Utilizing transaction-level financial data, we explore how household consumption responded to the onset of the COVID-19 pandemic. As case numbers grew and cities and states enacted shelter-in-place orders, Americans began to radically alter their typical spending across a number of major categories. In the first half of March 2020, individuals increased total spending by over 40% across a wide range of categories. This was followed by a decrease in overall spending of 25%–30% during the second half of March coinciding with the disease spreading, with only food delivery and grocery spending as major exceptions to the decline. Spending responded most strongly in states with active shelter-in-place orders, though individuals in all states had sizable responses. We find few differences across individuals with differing political beliefs, but households with children or low levels of liquidity saw the largest declines in spending during the latter part of March.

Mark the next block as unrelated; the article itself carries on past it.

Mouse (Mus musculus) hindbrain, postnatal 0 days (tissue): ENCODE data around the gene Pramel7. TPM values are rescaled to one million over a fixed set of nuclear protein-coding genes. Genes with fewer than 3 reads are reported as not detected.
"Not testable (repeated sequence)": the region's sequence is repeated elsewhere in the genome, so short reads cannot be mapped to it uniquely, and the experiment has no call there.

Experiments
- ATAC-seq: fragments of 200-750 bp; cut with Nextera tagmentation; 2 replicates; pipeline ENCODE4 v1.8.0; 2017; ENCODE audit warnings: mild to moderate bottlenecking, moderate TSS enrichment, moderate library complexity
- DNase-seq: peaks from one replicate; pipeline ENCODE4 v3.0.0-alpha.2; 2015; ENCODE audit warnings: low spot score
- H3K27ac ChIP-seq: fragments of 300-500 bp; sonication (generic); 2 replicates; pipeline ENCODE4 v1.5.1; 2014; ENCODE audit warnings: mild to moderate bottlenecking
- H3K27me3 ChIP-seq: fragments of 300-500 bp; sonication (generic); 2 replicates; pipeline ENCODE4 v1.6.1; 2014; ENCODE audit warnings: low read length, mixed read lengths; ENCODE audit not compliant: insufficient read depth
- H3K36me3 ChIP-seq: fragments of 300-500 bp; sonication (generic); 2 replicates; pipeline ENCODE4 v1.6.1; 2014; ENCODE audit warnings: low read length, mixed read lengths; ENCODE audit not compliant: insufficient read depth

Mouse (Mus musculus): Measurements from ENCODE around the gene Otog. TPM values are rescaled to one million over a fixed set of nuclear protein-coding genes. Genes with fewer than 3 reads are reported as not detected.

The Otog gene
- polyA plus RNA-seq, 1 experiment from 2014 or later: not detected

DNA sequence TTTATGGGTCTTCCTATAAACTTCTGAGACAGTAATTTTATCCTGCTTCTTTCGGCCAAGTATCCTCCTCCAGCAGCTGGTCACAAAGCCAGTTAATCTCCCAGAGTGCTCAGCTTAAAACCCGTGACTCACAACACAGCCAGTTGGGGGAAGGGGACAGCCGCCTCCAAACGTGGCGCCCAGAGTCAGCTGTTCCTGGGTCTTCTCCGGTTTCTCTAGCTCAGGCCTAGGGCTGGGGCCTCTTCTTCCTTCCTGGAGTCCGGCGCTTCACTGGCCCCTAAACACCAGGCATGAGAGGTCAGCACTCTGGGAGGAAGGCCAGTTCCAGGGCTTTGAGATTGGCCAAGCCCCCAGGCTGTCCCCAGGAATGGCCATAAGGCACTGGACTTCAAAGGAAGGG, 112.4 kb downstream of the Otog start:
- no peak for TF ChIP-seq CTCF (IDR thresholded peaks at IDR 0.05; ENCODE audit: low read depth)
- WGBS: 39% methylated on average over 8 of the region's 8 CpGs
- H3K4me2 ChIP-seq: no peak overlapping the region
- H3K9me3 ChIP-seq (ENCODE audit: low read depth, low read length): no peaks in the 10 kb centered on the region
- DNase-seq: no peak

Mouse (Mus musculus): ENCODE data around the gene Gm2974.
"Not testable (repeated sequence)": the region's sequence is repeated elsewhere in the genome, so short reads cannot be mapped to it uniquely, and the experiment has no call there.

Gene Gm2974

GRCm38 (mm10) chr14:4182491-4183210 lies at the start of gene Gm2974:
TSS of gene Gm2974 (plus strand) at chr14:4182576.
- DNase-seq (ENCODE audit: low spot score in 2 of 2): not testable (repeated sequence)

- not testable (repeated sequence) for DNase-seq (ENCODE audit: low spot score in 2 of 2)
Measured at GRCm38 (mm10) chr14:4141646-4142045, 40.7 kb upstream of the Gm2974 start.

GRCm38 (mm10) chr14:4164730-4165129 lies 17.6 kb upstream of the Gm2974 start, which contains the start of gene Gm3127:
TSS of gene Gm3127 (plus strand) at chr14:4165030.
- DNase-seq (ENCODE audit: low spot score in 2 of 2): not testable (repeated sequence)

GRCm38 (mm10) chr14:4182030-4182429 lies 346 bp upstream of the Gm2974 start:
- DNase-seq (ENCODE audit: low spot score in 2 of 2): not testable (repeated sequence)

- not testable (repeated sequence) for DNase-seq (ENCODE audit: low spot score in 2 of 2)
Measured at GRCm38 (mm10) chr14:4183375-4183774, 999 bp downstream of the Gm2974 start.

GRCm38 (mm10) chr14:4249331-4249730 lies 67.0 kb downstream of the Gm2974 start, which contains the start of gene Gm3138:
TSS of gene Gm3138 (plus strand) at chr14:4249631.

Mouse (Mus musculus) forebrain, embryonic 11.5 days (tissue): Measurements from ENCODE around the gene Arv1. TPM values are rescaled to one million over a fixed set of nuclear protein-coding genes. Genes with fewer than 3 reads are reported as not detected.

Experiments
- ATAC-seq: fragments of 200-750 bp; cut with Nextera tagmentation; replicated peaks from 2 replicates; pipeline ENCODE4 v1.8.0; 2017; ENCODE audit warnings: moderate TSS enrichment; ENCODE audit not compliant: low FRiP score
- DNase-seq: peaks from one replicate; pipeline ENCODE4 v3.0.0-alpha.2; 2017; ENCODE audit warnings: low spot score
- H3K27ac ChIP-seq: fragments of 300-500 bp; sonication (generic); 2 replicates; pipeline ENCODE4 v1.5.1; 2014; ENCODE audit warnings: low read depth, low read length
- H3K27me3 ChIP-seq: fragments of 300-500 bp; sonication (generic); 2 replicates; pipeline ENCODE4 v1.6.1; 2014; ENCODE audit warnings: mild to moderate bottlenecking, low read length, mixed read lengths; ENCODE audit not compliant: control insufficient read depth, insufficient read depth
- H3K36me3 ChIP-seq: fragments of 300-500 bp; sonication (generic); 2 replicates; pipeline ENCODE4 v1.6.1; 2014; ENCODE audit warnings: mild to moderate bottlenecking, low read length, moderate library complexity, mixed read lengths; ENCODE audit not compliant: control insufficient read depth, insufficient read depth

|Tidsskrift||The Review of Asset Pricing Studies|
|Status||Accepteret/In press - 2020|